Mapping Concepts

A GIS is composed of data layers that represent the different spatial properties of an area. Example data layers that would be important for agricultural geophysics would include data layers of topography, soil type, crop coverage, hydrologic features, land cover type, crop yield, and, of course, the geophysical measurements. New spatial data layers can be derived from existing data layers. This relationship can be defined as

When using geospatial data models, the spatial properties of each data layer need to be considered. This functionality can be expressed as the following:

F (P1, P2, ..., Pn) x,y,z = f (P1)x,y,z + f (P2)x,y,z + ... + f (Pn)x,y,z

where F ( ) is the model, and P1 ... + (Pn) are the parameters of the model. Unlike traditional methods, GIS data are organized based on geographic relationships among the data attributes. Areas that share the same property are grouped into a data layer. The attribute data in GIS layers inherit the spatial properties of the data. Data modeling is the focus when manipulating layers in a GIS. In general, the GIS model can be expressed as the following:

F (L1, L2, ., Ln) x,y,z = f (L1)x,y,z + f (L2)x,y,z + ... + f (Ln)x,y,z (10.3)

where F ( ) is the model, and L1 ... + (Ln) are the data layers in the GIS.

Geographic data, such as the topography of an agricultural field, crop yields, soil type, and geophysical measurements, are composed of two types of data: the spatial components (x,y) and the nonspatial attribute data (a). The spatial component stores the position of a feature, and the attribute data store the property or condition of that particular feature. Geospatial data can be categorized into four fundamental types—point, line, polygon, and surface—and are stored as either a vector or a raster format in a GIS (Figure 10.2).

Vector and raster data structures are the two major types of spatial data structures used in a GIS. A vector data structure is an object-based approach to represent the real world and includes points, lines, and polygons as spatial objects. A raster data structure is a field-based approach to represent geographic phenomena that are continuous over a large area.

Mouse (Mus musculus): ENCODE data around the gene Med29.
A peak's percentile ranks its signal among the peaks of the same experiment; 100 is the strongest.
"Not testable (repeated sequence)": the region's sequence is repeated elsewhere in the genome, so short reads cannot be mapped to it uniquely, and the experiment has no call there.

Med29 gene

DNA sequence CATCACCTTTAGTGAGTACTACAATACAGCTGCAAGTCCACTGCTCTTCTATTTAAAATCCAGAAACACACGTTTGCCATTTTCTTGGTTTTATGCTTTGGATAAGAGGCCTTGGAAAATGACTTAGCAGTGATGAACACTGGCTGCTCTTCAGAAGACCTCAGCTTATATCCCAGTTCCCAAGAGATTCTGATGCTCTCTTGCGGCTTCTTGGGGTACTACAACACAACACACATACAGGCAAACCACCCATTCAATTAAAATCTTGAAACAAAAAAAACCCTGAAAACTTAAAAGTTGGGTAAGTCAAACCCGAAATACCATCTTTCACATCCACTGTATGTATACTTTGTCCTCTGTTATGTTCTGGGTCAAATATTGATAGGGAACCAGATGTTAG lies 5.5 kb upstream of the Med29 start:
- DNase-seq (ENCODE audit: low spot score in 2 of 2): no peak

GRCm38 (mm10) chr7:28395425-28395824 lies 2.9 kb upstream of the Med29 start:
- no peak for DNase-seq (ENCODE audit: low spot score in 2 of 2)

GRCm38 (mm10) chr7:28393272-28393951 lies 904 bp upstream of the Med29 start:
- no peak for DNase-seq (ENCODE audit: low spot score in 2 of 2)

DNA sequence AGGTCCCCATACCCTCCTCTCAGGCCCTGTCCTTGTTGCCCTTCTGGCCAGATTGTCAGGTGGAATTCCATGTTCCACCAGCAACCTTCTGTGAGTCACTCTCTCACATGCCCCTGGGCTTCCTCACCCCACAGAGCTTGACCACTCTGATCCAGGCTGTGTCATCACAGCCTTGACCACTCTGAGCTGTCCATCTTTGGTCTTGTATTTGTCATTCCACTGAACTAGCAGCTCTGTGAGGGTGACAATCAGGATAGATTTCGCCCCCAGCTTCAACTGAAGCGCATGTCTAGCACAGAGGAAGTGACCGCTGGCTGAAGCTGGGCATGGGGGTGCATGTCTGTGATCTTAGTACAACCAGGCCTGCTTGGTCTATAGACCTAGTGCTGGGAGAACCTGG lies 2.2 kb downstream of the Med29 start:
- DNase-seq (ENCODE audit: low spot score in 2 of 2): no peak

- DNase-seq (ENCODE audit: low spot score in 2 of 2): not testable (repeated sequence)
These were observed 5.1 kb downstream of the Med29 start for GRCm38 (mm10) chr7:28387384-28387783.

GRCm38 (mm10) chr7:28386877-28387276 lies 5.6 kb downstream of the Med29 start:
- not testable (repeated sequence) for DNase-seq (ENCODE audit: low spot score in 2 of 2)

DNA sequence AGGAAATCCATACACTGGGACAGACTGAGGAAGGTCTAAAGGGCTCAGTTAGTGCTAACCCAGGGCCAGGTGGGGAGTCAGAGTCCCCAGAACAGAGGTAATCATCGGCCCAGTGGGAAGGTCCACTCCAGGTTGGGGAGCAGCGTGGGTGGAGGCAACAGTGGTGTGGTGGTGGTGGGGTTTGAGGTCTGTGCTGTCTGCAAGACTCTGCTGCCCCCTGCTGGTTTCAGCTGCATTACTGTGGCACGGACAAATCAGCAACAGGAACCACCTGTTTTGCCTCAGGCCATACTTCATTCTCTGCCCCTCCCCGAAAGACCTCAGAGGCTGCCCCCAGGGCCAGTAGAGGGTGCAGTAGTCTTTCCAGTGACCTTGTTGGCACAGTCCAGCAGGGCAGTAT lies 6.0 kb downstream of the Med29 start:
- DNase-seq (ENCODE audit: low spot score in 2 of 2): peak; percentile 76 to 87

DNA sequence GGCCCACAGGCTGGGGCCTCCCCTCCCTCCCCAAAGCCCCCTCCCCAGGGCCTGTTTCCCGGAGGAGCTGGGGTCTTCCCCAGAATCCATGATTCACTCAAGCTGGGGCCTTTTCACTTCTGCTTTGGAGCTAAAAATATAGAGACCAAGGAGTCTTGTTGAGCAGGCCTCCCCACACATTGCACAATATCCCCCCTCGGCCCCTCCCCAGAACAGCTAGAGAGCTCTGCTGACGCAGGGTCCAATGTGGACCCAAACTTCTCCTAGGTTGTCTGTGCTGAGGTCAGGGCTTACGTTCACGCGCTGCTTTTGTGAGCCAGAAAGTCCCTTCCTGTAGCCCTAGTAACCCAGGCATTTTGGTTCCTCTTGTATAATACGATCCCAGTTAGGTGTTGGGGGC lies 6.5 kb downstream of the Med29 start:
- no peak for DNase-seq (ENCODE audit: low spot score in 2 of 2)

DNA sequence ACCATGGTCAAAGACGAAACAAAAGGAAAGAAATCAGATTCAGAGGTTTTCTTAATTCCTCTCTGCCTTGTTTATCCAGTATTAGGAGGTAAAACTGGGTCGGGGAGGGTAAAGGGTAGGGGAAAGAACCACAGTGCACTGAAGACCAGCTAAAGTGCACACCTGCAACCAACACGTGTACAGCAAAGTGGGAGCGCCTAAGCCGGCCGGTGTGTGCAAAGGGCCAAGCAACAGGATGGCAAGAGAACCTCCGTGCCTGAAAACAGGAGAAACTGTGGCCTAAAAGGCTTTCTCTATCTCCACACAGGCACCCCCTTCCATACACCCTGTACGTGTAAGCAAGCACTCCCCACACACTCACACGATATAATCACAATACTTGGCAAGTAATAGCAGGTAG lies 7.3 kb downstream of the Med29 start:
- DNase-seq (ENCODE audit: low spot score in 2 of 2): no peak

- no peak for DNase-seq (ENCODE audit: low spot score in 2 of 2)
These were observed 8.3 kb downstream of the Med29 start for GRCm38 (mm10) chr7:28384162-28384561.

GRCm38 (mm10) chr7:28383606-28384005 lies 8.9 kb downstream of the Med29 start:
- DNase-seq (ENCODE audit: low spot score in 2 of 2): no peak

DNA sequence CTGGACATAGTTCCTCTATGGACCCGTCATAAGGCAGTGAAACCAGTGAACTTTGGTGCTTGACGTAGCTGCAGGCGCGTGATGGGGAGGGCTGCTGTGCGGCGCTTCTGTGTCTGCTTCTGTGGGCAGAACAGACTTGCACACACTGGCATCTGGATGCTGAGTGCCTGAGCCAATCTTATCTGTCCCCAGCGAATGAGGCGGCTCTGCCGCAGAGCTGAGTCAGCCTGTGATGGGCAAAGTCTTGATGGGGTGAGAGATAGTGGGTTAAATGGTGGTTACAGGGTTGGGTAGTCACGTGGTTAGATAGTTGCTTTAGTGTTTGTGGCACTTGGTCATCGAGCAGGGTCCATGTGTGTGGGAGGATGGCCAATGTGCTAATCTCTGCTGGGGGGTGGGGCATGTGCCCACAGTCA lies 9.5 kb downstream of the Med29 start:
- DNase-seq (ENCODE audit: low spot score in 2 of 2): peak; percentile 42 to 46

A vector data format uses a series of points and mathematical functions to describe the shapes and boundaries of features. For example, a line is composed of two or more points. The polygon is represented by a series of points that closes at the original starting point. Currently, two types of vector data models are commonly used in a GIS. These include traditional vector data using Cartesian coordinates (the spaghetti model) and a topological vector model. The primary difference between these two types of vector data models is that the topological vector model adds the topolog-

Data Characteristics Space-feature locations Attribute-feature attributes, qualities and characteristics of geographic places Relationships between Features Time-additional spatial dimension

Data Characteristics Space-feature locations Attribute-feature attributes, qualities and characteristics of geographic places Relationships between Features Time-additional spatial dimension

GIS Data Elements and Characteristics

GIS Data Elements and Characteristics

Point

Polygon

Point sis

Lines

Image

Polygon

Surface

Surface

Image

Grid

Grid

Data Types

Vector

-Based on mathematical function -Point, line, polygon, and surface Raster

-Data present on a fixed grid structure (matrix) -Image, grid

GIS Data Layers

FIGURE 10.2 The four fundamental data types—point, line, polygon, and surface—in a geographic information system (GIS) that can be represented by a vector or raster data structure.

ical relationships—adjacency, containment, connectivity—to the basic elements of the vector data. These topological descriptions provide information in addition to the spatial relationships between features. Some common vector data formats include GBF/DIME, TIGER, DLG, AutoCAD DXF, IGDS DGN file, ArcInfo coverage, ArcInfo E00, shapefile, and CGM.

A raster data format is used to store data in a grid cell array. The size of a grid cell is fixed throughout the entire data set with each cell equally spaced. A regular grid is used and can be the shape of a square, rectangle, triangle, or hexagon. Because there is a fixed grid size, the spatial resolution of the raster data layer will be equivalent to the size of the grid cell.

The use of raster and vector data has strengths and weaknesses. The decision to implement a raster or vector data format relies on the convenience of implementation, the type of GIS operations to be performed, the desired scale and accuracy, and the format of the original data sets. One should be familiar with these data types and select an appropriate format. Table 10.1 provides a summary of the advantages and disadvantages of raster and vector data.

Nonspatial attribute data in a GIS can be a set of tables or individual data records from a database. These attribute data provide a description of features. Two methods are used to link spatial and attribute data: attribute relationships and spatial relationships.

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